Surf’s up by David Ledoux

by Elisa Routa

It’s really interesting to witness this notion of gang, and see how people live and evolve as a group.


Paris-based photographer David Ledoux has been traveling the world for the last decade. Australia, South Africa, Senegal, Ouganda… Best known as a fashion photographer working for publications like Dazed, GQ, Anothermagazine, Intersection, or VICE, David has also been documenting subcultures around the globe. « I first left to Australia in 2000 for a year and eventually stayed there for 4 years, » he said. « Then, I came back to Europe, I worked in London for a few years and, little by little, photo report became my thing!»


Recently, Maison W Agency gave the French photographer carte blanche to cover the vast subject which represent the surf communities in the South-West of France and depict their ordinary daily routine. « Surf’s Up » sheds light on groups of friends united around surfing. 



« Communities have always been a very global phenomenon. Back in Australia, I met the guys from the Maroubra Beach in Sydney's eastern suburbs, called the Bra Boys, known for being a notorious gang centered on surf culture. It’s really interesting to witness this notion of gang, and see how people live and evolve as a group. » Thanks to his circle of friends in the Basque Country, David Ledoux met the ALC surf group, based in Biarritz. « They built a beach house from wood, they have their own surf spot and wear the same ALC tattoo. There’s a real sense of belonging. » Tropical Youth and Nonsense are also local surf groups sharing the same passion for surfing. « I was also looking to depict a hippie-like style but hippies in France tend to disappear, so I tried to meet travelers and capture people with alternative lifestyle living in their van. »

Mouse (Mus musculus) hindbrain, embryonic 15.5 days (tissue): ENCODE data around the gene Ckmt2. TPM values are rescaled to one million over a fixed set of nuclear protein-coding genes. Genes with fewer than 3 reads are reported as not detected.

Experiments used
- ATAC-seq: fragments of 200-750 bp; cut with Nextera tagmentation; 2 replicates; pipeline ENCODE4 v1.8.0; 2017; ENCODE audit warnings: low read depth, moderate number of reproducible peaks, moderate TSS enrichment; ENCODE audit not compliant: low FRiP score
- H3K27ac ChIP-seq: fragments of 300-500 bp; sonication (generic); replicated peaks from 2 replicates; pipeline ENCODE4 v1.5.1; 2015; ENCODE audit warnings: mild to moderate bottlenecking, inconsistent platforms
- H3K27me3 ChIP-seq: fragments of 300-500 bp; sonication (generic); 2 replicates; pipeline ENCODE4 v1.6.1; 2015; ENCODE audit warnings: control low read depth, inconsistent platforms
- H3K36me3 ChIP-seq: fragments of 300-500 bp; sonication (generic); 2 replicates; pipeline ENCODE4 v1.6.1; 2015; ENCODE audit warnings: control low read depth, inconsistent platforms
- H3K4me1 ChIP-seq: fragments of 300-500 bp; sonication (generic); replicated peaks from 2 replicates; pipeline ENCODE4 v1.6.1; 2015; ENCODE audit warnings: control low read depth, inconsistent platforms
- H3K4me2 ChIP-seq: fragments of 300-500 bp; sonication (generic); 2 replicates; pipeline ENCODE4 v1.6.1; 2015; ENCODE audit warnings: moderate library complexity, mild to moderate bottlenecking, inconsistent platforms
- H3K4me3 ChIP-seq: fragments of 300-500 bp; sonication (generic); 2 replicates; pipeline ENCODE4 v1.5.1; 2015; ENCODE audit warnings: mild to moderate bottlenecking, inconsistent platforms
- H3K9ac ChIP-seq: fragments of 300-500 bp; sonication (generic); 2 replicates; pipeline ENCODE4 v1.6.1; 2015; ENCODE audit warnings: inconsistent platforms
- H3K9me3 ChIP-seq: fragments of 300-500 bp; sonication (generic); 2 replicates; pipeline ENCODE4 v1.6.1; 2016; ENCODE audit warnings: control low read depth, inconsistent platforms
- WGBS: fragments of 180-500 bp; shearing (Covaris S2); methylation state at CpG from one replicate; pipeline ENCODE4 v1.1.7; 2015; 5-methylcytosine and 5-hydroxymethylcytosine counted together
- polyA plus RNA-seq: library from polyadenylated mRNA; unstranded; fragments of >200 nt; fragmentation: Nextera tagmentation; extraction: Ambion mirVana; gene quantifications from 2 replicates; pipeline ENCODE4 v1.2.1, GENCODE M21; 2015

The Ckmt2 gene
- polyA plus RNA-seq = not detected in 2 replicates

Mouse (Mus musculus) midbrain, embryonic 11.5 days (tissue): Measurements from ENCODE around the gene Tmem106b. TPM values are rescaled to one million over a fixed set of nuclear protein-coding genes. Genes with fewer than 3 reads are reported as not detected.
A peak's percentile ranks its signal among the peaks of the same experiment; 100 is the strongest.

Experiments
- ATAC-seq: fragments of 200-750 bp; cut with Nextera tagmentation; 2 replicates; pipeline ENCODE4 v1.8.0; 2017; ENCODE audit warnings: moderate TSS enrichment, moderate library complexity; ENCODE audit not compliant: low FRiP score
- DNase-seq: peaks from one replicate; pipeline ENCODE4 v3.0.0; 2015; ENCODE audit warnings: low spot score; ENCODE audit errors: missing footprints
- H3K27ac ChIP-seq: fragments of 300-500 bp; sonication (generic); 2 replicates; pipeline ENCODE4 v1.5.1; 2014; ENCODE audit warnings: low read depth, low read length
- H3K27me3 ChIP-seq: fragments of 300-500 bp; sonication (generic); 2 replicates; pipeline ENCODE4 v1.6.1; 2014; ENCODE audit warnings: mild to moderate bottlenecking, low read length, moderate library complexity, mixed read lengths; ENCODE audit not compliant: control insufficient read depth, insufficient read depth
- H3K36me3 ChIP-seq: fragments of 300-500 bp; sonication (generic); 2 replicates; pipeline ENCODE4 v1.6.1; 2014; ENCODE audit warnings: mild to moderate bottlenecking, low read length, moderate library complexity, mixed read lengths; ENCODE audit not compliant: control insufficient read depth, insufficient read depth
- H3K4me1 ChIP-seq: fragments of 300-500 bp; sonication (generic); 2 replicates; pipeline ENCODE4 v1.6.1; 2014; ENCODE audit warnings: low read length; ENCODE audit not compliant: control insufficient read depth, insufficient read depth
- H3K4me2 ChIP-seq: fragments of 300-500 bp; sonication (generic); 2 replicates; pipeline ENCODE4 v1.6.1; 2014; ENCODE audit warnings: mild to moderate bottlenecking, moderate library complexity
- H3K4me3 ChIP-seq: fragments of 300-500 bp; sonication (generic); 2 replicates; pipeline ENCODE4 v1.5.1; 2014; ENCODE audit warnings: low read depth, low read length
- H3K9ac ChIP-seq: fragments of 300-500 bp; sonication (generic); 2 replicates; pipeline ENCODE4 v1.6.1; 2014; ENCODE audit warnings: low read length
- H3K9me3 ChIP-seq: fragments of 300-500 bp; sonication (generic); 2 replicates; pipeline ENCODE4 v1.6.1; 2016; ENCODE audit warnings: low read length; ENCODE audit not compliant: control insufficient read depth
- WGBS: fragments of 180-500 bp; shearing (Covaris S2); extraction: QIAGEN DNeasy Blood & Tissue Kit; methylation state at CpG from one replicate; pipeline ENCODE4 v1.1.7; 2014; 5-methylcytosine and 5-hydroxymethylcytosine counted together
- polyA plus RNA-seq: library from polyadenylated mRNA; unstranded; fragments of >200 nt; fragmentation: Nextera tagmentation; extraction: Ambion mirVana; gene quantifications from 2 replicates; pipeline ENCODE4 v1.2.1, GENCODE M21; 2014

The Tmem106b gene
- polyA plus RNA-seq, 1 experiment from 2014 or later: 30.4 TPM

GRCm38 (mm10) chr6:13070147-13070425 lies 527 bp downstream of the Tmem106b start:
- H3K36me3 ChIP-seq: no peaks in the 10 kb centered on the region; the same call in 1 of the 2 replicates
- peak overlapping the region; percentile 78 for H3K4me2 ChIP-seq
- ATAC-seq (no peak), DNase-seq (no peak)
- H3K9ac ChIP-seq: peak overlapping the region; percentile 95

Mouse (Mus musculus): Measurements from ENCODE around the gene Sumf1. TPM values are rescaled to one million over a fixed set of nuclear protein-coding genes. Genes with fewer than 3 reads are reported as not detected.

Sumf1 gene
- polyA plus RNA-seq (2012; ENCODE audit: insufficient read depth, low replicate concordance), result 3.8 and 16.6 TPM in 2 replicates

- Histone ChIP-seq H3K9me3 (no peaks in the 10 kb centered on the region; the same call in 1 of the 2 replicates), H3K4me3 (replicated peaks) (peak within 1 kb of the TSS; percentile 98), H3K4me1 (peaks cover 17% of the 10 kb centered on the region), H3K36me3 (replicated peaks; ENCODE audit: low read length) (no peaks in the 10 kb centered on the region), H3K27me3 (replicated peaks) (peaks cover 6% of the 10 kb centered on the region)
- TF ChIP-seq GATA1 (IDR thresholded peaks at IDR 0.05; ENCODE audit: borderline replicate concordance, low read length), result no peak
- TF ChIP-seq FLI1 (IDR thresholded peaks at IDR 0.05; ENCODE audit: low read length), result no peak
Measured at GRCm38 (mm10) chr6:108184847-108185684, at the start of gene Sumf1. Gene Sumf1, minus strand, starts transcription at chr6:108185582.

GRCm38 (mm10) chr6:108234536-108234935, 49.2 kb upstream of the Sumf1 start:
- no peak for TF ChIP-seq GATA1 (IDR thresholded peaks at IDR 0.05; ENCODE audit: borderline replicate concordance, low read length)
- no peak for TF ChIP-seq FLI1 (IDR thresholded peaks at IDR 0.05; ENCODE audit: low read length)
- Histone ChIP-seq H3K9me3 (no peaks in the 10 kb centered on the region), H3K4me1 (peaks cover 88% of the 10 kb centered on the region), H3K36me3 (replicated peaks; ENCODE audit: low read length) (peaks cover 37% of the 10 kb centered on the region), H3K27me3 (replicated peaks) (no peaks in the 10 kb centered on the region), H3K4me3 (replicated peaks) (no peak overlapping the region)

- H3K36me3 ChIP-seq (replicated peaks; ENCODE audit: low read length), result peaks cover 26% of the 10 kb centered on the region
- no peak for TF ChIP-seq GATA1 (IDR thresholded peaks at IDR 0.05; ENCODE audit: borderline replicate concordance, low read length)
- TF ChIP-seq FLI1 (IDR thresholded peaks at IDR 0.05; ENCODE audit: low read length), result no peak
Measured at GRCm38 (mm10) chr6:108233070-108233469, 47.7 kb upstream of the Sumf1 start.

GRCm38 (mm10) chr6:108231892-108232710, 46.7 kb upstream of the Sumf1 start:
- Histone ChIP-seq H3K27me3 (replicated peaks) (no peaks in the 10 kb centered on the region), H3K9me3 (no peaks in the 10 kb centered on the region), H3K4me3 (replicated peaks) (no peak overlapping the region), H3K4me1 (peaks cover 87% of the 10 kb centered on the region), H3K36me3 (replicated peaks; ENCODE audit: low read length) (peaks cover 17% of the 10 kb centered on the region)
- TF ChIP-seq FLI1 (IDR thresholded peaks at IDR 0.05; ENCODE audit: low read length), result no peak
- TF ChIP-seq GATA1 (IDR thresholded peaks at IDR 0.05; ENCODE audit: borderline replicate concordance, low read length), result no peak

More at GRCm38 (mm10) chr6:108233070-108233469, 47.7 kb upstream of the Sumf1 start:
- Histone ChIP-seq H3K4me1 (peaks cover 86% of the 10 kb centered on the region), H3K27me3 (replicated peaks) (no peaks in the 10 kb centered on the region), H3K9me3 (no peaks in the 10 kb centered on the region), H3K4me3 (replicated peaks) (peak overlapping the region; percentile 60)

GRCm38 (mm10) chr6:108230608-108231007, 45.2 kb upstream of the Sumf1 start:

During two weeks, David Ledoux just hung out with locals, had dinners, and surf sessions at dawn. « They were all very nice. I would have liked to spend more time documenting their life, leave on a road trip with them, highlight a feeling of proximity and be able to produce more intimate shots » David adds. « But I’m overall very happy with the cinematographic aspect of the series. I always work with the intention to make people beautiful, stunning or funny. Throughout my works, I tend to always give a positive message. »


In last September, David Ledoux was part of the Tribute to Tribe exhibition organized by Maison W in Galerie Joseph in Paris, an evening to visually celebrate the community of surfers in France.


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Discover David Ledoux's work online.

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